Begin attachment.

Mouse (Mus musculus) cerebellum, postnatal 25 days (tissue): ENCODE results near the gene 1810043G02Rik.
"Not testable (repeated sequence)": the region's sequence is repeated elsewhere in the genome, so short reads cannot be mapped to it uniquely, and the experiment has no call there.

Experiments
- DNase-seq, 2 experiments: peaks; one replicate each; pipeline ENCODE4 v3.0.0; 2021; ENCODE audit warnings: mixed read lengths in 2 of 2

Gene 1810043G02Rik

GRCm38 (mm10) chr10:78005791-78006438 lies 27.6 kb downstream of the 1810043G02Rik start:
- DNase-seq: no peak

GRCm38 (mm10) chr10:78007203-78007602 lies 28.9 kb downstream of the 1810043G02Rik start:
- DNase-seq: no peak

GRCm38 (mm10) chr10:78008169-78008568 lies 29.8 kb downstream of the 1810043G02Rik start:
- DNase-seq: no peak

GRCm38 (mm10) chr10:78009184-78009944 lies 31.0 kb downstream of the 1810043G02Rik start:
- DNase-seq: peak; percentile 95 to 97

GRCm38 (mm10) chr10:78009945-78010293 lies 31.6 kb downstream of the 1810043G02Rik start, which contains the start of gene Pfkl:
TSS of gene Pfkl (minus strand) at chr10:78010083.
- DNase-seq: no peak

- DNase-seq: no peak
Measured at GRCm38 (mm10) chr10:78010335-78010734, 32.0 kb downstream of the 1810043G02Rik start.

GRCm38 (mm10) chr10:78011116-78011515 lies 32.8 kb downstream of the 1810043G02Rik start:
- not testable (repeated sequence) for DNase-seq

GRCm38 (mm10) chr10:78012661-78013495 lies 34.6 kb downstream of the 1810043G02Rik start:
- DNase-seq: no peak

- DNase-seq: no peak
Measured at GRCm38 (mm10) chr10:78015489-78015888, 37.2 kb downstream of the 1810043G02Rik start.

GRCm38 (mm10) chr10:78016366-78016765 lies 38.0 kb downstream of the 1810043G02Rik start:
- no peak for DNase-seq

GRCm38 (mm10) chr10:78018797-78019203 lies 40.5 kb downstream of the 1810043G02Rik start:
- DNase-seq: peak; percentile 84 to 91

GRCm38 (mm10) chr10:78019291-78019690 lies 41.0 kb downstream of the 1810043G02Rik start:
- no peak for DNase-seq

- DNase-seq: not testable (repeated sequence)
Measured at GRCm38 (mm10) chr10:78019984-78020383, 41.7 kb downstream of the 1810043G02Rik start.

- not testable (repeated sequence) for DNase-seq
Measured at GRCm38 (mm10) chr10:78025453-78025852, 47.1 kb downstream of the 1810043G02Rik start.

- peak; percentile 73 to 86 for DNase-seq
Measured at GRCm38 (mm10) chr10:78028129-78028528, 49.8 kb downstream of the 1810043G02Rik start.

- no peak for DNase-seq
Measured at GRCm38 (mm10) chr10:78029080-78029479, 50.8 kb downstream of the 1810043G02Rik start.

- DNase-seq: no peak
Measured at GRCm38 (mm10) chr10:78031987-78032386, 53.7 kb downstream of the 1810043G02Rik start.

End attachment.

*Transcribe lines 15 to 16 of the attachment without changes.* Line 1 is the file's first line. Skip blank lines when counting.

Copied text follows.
TSS of gene Pfkl (minus strand) at chr10:78010083.
- DNase-seq: no peak